How to Save the Seeds of your Plans in your Organic Gardens


You can also harvest for next year’s crop, and seed-saving can become a fascinating and satisfying part of your gardening. It saves money and the number of seeds you save from just one plant will probably be enough for your neighbours as well. Seeds saved from plants that have grown well in your garden are likely to grow well again as they are obviously the right ones for your conditions. It is also a way of reclaiming control of seed production. Many heirloom and heritage varieties are being lost and the increase in Hybrid seed production (seeds labelled “F1” in the seed catalogues will not produce true-to-type seed) means that growers have to keep going back to the seed breeder.

Hence, the gardener is maintaining a diversity of varieties, all with their unknown qualities and benefits. The greater this diversity the safer that crop is from long-term decline and the greater our chances of discovering pest and disease resistance in it.

Selecting the best

The best seeds will be those you decided to save rather than just the ones you found on the plant at the end of the season (though they might be better than nothing). Select the plant that you are going to save from fairly early in the season. This won’t be the first in the row to go to seed as then you might be selecting for the tendency to go to seed too early! Mark the plant, or the individual pods, to make sure that you don’t pick them.

If they are biennials—like carrot or parsnip—that set seed in their second year, then they will occupy that piece of ground for longer. When the seed heads are mature and dry they can be brought in and hung to dry completely, with a paper bag tied round the head to catch the seeds. Sieve the seeds to remove bits of dust and chaff, and store in cool, dark and, above all, dry conditions. And don’t forget to label them!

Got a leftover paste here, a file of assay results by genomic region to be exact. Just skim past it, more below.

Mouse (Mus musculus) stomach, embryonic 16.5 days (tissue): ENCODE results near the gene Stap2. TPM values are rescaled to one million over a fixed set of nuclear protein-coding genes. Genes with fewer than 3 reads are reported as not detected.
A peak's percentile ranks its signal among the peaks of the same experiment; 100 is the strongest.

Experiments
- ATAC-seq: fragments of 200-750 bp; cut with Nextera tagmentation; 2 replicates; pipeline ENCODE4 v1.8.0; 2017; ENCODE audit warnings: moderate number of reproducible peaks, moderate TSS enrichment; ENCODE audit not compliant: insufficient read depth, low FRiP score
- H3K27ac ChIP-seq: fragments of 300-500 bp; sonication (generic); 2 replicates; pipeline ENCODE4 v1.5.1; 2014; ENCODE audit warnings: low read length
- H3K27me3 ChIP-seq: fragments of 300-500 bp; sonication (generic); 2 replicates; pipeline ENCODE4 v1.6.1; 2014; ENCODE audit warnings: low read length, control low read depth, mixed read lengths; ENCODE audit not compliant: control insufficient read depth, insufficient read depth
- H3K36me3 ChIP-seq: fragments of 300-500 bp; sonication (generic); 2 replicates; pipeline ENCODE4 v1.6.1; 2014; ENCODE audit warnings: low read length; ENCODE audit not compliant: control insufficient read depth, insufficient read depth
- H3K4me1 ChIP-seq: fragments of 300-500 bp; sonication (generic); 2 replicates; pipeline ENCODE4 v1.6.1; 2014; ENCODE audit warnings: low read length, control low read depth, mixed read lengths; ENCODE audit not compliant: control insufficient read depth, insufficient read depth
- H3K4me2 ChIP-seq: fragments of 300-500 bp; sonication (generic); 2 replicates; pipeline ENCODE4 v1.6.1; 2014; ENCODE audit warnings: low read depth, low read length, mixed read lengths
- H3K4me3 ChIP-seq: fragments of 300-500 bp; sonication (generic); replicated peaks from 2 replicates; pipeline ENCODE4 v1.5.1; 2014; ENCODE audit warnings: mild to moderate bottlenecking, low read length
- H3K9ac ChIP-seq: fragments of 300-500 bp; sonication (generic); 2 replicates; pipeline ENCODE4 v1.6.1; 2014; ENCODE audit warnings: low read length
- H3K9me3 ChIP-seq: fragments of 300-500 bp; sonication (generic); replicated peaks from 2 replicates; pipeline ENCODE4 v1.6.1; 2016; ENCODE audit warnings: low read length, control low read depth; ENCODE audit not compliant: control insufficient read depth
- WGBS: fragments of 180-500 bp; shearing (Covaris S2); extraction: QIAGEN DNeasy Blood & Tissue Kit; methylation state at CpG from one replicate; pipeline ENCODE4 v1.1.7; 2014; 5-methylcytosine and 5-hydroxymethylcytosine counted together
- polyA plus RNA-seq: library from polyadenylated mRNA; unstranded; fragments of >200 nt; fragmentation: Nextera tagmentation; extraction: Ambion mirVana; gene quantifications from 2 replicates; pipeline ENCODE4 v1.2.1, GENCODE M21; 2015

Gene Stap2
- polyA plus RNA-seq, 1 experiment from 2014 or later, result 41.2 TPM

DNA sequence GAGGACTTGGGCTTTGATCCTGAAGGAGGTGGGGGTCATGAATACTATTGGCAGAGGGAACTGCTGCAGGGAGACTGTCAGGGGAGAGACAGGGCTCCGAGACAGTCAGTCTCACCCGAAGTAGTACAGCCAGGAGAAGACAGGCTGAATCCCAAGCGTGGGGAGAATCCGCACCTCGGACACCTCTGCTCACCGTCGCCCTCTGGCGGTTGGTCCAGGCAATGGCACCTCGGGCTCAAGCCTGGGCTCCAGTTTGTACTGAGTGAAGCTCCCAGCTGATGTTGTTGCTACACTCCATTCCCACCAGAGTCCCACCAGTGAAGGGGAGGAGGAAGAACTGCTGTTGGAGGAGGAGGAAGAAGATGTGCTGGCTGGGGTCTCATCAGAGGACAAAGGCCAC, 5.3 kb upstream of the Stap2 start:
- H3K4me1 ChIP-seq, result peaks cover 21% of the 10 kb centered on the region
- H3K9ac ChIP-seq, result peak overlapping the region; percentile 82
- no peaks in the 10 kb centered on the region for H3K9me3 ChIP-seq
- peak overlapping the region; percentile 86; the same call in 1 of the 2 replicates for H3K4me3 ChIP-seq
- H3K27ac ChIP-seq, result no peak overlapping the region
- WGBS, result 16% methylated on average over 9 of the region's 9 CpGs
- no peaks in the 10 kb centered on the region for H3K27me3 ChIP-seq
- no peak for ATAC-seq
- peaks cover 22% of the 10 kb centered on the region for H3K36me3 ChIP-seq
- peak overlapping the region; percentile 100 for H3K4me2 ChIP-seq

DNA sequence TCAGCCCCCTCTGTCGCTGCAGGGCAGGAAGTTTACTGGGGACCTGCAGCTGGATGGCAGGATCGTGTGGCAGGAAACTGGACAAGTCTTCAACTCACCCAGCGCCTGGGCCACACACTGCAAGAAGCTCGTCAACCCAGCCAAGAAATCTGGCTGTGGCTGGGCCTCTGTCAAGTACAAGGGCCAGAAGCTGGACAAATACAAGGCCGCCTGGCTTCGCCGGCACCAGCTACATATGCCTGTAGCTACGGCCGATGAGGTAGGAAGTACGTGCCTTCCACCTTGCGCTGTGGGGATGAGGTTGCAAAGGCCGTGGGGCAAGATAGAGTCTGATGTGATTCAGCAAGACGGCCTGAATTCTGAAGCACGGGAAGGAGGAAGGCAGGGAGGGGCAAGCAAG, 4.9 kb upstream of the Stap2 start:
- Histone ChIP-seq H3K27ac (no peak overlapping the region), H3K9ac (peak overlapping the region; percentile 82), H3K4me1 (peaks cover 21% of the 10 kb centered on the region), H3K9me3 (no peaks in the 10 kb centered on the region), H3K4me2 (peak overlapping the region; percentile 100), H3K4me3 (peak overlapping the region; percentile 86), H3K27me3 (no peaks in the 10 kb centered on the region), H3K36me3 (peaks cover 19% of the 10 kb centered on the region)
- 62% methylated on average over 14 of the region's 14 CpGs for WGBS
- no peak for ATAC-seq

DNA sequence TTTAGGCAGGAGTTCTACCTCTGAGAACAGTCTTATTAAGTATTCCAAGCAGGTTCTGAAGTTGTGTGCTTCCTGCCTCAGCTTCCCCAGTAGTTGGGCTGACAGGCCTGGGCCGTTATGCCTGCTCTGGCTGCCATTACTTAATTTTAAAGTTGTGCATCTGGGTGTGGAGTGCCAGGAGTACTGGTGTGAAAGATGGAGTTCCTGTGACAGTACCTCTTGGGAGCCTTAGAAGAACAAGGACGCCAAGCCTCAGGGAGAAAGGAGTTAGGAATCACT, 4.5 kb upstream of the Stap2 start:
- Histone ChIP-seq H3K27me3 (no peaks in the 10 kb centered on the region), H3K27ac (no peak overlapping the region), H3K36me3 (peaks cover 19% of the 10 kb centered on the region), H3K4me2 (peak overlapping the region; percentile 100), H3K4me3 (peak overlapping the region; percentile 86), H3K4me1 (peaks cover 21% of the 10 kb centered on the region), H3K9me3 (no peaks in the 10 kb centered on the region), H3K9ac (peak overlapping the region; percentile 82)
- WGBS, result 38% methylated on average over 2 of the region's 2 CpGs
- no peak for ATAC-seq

Some seeds will cross with other varieties of the same species. French beans, peas and most tomatoes do not cross, but pumpkins, for example, are very promiscuous and the resulting cross from two good varieties may not even be edible itself. To save a specific variety the female flower needs to be isolated (a perforated bag will allow the flower to breathe but keep out any insects) and then hand pollinated from a male flower of the same variety.

Tomato and squash seeds are best separated from the pulp and processed by the wet method, that is, they are put in water and left to ferment. When a scum forms on the surface they are ready to be rinsed off and dried.

There are now Seed Savers networks—from the U.K. to Australia—as people wake up to the need to preserve genetic diversity. You can play a part in that from your own patch and benefit yourself and your garden at the same time.

Saving seeds reminds you that gardening is a continuing process and this is the joy of it. Next year we will try something different, learn from this year’s mistakes, improve the soil even more and grow an even better sunflower. All gardening is forward-looking. Organic gardening takes the longest view, never seizing the quick reward at the expense of the soil, but instead building up its strength and health for the long-term vitality of us all.

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About the Author: Greenery always attracts Arthur Kunkle. He has a big garden where he plants many fruits and vegetables. His passion for gardening motivates him to write and share different tips on gardening.

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